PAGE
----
Most medical practices are not parachutes

I was invited on EMCrit to discuss my position on idarucizumab and I fear I didn’t do a great job explaining myself. I don’t want to spend more time discussing the specifics of idarucizumab, but I think the larger problem of declaring that a therapy works without study, or declaring that it would be unethical to study a therapy because we “know it works” despite a lack of randomized control trials, is worth pursuing.There was a fantastic paper published this year in CMAJ Open entitled “Most medical practices are not parachutes” that I think applies directly the the idarucizumab debate. (Hayes et al 2018)

The metaphor of the parachute is enormously overused in medical research. Proponents of medical therapies like to conjure the image of a parachute when arguing that their particular therapy should not be subjected to a randomized trial. “We know it works”, they claim, “after all, you would never perform a randomized trial of parachutes. It wouldn’t be ethical.” These claims often harken back to a satirical article by Smith and Pell in the BMJ Christmas edition. (Smith and Pell 2003)

Unfortunately, the metaphor of the parachute is almost never applicable in medicine. Human physiology is complex, and most therapies have multiple unintended consequences that complicate the intended effect. That is not true of parachutes. More importantly, a parachute has a number needed to treat (NNT) that comes very close to 1. Although people have survived falls from planes without parachutes and there are deaths despite a parachute being used, the absolute reduction in mortality is very close to 100%. Among medical therapies, that is an unheard of benefit. In fact, in a study of over 80,000 reviews in the Cochrane database, there was only 1 therapy that reliably had a reduction in morality as large as 33%! (Pereira 2012) Empirically speaking, we just don’t have parachutes in modern medicine.

That brings us to the study by Hayes. They used Google Scholar to identify all articles that cite the parachutes paper by Smith and Pell, and then selected articles that used this citation to justify an argument that a medical therapy could not be practically or ethically studied in an RCT. They then searched for any RCTs that studied that medical therapy.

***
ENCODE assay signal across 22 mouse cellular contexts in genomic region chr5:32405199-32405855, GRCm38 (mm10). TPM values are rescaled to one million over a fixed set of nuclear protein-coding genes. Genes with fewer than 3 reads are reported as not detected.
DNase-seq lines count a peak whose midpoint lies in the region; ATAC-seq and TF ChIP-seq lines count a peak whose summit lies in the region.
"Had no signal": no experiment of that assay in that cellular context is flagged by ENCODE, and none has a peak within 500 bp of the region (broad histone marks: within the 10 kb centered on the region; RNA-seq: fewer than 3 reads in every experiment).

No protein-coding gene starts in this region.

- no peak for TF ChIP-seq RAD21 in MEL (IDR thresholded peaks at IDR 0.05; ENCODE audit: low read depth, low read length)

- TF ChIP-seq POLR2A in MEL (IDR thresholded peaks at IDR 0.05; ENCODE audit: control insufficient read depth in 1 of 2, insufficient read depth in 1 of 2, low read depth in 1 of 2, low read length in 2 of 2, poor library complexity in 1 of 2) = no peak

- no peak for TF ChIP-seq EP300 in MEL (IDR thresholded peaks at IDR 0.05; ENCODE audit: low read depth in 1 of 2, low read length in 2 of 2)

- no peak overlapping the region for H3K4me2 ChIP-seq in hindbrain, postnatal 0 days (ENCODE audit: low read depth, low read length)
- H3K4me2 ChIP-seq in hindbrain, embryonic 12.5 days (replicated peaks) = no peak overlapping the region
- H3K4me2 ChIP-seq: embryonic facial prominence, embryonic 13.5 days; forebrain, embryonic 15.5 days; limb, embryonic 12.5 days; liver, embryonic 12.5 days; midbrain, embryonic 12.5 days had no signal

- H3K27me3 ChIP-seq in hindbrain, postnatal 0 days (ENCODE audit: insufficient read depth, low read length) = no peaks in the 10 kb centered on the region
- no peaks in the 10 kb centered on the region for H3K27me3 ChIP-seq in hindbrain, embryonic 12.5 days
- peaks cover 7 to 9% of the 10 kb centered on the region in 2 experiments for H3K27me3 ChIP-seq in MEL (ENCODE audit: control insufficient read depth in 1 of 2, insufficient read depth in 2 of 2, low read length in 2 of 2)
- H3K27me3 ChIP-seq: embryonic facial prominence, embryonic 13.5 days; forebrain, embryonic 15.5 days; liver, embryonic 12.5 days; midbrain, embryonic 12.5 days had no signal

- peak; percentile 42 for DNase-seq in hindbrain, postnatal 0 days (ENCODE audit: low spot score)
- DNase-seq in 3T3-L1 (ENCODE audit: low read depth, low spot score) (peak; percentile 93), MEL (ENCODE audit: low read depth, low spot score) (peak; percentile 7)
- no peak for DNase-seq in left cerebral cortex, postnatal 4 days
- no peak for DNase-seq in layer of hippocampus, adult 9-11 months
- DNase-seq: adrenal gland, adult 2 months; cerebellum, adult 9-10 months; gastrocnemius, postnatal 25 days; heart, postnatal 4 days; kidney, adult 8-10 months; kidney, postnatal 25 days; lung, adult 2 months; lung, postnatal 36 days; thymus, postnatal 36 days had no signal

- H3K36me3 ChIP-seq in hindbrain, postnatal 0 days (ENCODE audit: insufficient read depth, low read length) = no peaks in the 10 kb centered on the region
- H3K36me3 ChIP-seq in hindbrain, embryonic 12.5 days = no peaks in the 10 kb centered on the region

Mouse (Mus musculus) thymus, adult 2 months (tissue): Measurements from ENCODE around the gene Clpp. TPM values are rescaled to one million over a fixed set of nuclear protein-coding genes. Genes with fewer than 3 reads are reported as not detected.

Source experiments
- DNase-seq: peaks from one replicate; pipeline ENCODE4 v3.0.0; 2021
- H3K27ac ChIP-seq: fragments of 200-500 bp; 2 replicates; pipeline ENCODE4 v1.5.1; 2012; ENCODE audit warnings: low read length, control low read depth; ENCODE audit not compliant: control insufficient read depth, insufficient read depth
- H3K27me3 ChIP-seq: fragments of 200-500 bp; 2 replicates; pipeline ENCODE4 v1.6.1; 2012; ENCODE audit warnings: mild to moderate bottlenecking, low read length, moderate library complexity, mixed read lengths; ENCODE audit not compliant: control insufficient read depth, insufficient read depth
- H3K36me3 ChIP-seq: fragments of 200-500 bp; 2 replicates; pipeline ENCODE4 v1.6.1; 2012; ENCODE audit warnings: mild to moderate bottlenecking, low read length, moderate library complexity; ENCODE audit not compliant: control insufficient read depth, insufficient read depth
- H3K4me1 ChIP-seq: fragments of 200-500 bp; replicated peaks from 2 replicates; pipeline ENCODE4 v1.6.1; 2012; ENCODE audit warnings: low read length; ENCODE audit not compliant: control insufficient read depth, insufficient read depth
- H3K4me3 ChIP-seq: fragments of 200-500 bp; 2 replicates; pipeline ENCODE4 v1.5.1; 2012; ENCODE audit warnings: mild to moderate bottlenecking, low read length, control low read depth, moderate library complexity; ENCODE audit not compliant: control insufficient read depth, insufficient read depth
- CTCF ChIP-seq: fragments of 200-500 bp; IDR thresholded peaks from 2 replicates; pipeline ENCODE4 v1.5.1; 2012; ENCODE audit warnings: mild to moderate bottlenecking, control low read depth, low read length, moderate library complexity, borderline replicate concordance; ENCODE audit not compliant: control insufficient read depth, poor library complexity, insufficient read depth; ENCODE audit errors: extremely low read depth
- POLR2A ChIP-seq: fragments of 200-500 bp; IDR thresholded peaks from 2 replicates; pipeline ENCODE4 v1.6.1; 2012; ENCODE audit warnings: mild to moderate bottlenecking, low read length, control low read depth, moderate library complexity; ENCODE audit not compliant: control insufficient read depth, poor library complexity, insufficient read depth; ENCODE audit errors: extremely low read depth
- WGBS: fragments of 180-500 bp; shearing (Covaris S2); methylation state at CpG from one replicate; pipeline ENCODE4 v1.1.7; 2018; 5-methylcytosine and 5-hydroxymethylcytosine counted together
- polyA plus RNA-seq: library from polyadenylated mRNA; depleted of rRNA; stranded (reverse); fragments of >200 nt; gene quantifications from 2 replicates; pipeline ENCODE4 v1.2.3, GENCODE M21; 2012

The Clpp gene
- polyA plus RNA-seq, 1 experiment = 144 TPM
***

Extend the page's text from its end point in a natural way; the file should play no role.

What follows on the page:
They found 35 different medical practices that had been compared to parachutes in order to justify the position that they should not be studied in an RCT. Of those, RCTs had been performed, were underway, or were planned in 22 (63%) cases. In 6 cases the RCTs supported the practice, but in 5 the RCTs demonstrated the practice was not beneficial and in another 5 cases the results were mixed. Remember, these are all medical practices that experts thought were “parachutes” – too beneficial to be subjected to RCTs – and there were as many negative results as there were positives. The practices with positives results were impressive, with NNTs between 3 and 9, but that is still a long way from the NNT of 1 of a parachute.

I think this helps explain my concerns about idarucizumab. Although the authors don’t use the word parachute, they are making the same claim. They state that (despite the lack of proper RCTs) they are so sure this new, experimental medication works that it would be unethical to study it in an RCT. (Pollack 2017) However, unlike a parachute, the physiology of the clotting cascade in critically ill bleeding patients is complex, and we should expect side effects of idarucizumab to accompany the intended effect. Furthermore, we know that unlike parachutes, the mortality reduction (if there is any) will be nowhere close to 100%. Not all patients bleeding on dabigatran die and the mortality in patients given idarucizumab was still 13% in this study. The NNT will be a long way from 1, and there will also be a number needed to harm that has to be considered. In that context, I think it is pretty clear that a RCT of idarucizumab is not just ethical, but absolutely necessary.

References

Hayes MJ, Kaestner V, Mailankody S, Prasad V. Most medical practices are not parachutes: a citation analysis of practices felt by biomedical authors to be analogous to parachutes. CMAJ open. 2018; 6(1):E31-E38. PMID: 29343497 [free full text]

Pereira TV, Horwitz RI, Ioannidis JP. Empirical evaluation of very large treatment effects of medical interventions. JAMA. 2012; 308(16):1676-84. PMID: 23093165

Pollack CV, Reilly PA, van Ryn J. Idarucizumab for Dabigatran Reversal – Full Cohort Analysis. The New England journal of medicine. 2017; 377(5):431-441. PMID: 28693366

Smith GC, Pell JP. Parachute use to prevent death and major trauma related to gravitational challenge: systematic review of randomised controlled trials. BMJ (Clinical research ed.). 2003; 327(7429):1459-61. PMID: 14684649 [free full text]

Cite this article as: Justin Morgenstern, "Most medical practices are not parachutes", First10EM blog, April 5, 2018. Available at: https://first10em.com/parachutes/.

Author: Justin Morgenstern

Emergency doctor working in the community. FOAM enthusiast. Evidence based medicine junkie. “One special advantage of the skeptical attitude of mind is that a man is never vexed to find that after all he has been in the wrong.” - William Osler

One thought on “Most medical practices are not parachutes”

  1. Interesting commentary regarding the rcts done on these “parachute” drugs. Long time reader and fan of your posts. It’s also interesting to think of all the therapies we swore for years worked that have now been long disproven. Keep up the good work.

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